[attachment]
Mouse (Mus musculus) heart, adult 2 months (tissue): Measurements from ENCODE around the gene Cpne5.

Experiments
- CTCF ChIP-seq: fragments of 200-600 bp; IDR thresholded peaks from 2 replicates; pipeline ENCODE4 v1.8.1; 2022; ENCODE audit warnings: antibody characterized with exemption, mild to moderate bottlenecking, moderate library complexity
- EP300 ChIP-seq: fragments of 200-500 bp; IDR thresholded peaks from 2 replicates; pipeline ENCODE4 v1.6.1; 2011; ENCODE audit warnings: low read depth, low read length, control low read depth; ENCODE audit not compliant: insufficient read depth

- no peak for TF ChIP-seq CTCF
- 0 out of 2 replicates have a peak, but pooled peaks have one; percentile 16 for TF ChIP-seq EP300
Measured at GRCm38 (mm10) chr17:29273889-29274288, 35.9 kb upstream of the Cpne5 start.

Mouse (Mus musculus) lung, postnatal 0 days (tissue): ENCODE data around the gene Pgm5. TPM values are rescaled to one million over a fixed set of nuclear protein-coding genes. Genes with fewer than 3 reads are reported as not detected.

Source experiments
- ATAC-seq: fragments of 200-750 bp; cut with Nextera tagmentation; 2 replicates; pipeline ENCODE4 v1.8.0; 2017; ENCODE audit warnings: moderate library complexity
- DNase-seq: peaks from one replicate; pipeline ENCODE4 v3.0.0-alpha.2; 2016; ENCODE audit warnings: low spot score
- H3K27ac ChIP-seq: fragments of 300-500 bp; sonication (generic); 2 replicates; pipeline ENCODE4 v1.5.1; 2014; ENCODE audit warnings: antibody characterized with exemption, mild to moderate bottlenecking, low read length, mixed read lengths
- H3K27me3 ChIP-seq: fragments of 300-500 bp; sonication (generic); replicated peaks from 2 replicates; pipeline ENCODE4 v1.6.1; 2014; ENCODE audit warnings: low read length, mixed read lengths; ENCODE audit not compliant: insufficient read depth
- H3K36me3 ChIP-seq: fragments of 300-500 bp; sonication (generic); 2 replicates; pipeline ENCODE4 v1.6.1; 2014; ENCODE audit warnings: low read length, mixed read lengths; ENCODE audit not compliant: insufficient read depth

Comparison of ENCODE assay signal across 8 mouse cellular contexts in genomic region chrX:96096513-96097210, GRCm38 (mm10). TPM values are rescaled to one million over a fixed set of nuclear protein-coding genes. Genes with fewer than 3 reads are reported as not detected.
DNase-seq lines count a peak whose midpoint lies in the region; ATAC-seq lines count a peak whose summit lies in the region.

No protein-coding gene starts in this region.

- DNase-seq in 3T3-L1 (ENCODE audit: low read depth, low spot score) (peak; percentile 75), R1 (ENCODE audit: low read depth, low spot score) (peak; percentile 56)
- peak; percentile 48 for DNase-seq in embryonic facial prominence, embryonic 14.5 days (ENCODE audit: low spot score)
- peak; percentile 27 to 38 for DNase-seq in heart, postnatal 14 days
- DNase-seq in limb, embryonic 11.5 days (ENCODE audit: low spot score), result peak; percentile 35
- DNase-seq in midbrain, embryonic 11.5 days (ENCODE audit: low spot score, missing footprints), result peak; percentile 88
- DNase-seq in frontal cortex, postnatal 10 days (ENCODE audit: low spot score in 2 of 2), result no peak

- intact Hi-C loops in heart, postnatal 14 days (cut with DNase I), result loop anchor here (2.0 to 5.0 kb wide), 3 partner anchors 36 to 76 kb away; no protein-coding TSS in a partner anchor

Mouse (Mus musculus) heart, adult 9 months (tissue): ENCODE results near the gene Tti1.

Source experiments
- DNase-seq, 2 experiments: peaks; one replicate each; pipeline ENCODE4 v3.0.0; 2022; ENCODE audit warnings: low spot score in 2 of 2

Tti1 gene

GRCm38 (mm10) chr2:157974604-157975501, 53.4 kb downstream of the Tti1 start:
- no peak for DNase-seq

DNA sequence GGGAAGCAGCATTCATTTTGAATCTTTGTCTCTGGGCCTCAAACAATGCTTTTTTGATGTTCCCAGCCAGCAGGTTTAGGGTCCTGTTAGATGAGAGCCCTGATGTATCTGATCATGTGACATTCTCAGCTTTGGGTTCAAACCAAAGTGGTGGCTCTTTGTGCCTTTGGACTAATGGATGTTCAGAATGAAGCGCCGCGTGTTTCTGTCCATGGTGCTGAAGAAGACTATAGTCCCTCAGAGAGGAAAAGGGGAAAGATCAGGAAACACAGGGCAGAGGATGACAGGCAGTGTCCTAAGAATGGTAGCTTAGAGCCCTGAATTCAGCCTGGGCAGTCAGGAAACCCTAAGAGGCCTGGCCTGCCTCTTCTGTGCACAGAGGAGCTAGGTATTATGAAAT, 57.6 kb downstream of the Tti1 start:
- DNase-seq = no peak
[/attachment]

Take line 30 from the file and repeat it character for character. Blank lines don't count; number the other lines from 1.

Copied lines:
- no peak for DNase-seq